I still remember my first time reading a Grant Morrison comic. (I think most people do, which I guess is why he’s Grant Morrison, just like Alan Moore is Alan Moore and Frank Miller is Frank Miller.) The thing about Grant Morrison is that his books are filled with ideas and concepts that on their own would make up a pretty phenomenol mini-series in their own right, but Morrison – it seemed – was so sure of his stories, his execution that often these ideas were often just throwaway lines.
I can’t remember the specific issue – think it may have been JLA or something – where Wonder Woman or Martian Manhunter was trying to get Green Lantern to help them out, but he responded with: “I can’t, I’m in the middle of holding a baby sun in my hands.”
Morrison’s work can be pretty polarizing, I know that in my store Final Crisis was met with huge dissaproval, and Batman R.I.P is either loved or hated by those who read it. But there were still moments of pure F%&# Yeah contained in almost every story there. Be it the guardians informing Hal Jordan that he has 24 hours to save the universe in Final Crisis or the reveal that you should never underestimate the Joker in RIP. (Hell, I could spend hours talking about the awesomeness that is Sea Guy, Vinarama and We3 – his creator owned series that really show what his imagination can do when he’s not limited by corporations and 50 year old continuity.)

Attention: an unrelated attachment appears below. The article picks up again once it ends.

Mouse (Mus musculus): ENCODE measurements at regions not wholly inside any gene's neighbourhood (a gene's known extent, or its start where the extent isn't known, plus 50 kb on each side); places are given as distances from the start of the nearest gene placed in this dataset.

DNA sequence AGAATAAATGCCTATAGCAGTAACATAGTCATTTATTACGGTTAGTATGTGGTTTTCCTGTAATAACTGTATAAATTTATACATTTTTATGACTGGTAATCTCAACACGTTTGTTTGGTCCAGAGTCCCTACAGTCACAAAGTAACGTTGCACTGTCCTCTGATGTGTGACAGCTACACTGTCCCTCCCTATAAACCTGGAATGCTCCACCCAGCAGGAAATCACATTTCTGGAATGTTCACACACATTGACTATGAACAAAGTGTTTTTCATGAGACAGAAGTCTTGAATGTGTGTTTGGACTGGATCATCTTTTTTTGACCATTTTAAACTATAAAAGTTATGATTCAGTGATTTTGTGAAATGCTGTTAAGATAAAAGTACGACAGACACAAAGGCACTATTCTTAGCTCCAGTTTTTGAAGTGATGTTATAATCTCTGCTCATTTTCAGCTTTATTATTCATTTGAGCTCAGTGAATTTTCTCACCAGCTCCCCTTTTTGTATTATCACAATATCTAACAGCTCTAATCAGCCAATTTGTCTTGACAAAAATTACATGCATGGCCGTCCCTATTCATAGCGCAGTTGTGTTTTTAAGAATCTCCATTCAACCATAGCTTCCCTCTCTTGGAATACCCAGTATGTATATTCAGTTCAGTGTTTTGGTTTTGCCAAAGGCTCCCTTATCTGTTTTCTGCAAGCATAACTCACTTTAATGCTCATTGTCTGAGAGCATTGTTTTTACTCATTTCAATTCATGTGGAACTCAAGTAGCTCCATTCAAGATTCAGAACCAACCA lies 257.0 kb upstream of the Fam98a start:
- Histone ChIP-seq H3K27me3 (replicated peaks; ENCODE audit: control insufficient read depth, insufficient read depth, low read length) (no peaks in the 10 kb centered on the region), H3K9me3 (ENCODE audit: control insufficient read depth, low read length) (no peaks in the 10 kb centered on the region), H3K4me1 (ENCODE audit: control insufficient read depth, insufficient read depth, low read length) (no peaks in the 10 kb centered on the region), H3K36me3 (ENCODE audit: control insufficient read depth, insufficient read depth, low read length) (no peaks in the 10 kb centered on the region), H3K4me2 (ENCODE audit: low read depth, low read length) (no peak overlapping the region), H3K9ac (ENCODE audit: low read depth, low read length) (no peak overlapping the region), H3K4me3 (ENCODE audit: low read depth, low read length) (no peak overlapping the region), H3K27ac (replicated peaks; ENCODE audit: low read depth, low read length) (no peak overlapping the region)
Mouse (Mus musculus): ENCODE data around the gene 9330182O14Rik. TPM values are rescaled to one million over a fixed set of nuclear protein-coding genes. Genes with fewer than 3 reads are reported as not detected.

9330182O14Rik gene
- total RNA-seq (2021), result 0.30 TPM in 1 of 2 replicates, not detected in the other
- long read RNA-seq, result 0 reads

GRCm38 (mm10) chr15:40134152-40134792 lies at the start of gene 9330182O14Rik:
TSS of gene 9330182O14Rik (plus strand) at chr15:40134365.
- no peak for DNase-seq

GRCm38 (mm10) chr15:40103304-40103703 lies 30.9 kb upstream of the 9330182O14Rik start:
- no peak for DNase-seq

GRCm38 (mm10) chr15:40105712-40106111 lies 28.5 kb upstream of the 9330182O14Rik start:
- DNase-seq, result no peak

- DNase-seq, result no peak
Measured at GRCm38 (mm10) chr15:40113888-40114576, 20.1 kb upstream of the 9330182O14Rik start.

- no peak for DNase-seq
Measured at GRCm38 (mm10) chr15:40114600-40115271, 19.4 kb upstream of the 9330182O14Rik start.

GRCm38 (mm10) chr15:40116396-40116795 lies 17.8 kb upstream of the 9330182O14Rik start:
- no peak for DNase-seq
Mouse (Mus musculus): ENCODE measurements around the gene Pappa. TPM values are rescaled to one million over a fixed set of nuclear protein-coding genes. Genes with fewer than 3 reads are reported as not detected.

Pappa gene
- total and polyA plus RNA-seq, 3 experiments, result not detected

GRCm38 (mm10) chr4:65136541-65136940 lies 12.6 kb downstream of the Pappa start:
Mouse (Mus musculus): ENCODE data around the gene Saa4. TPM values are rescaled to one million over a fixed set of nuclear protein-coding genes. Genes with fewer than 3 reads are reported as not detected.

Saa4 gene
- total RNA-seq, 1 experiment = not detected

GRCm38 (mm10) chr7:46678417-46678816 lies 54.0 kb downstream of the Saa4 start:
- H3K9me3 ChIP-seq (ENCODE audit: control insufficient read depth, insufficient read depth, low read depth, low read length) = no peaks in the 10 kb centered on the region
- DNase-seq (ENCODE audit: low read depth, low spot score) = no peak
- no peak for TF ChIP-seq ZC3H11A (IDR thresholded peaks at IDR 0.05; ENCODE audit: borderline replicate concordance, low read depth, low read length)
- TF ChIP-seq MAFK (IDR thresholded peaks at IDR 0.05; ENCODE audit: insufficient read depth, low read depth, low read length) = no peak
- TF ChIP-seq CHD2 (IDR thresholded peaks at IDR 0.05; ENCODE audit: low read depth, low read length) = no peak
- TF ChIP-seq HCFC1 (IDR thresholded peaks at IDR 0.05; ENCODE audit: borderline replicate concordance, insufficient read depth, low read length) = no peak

In his personal life, Morrison has become something of a counter culture icon – He admits to massive drug use, an obsession with the occult (he is a chaos magician) and he claims to have been abducted by aliens and had a close encounter with Metron (a character from Jack Kirby’s Fourth World series …someone he would write numerous times over his career.)
The documentary features extensive interviews with Morrison himself, as he recounts his own life story: his early days, growing up in Scotland; the start of his comics career; the crazy years of the ’90s, as his life and his comics became enmeshed; and his more recent attempts to turn personal troubles and social darkness into compelling comics. The film also gives insight into his creative process, including a look into his vaunted idea notebooks.
Complimenting Morrison’s own words are interviews with many of his most important collaborators, including Dan DiDio, Frazer Irving, Phil Jimenez, Geoff Johns, Cameron Stewart, Jill Thompson, Mark Waid, and others. The film is scheduled for completion in mid-2010.
Pete DeCourcy is a regular contributor to ComicBookDaily.com. He writes for The Simple Art of Crime and Tumbls Here.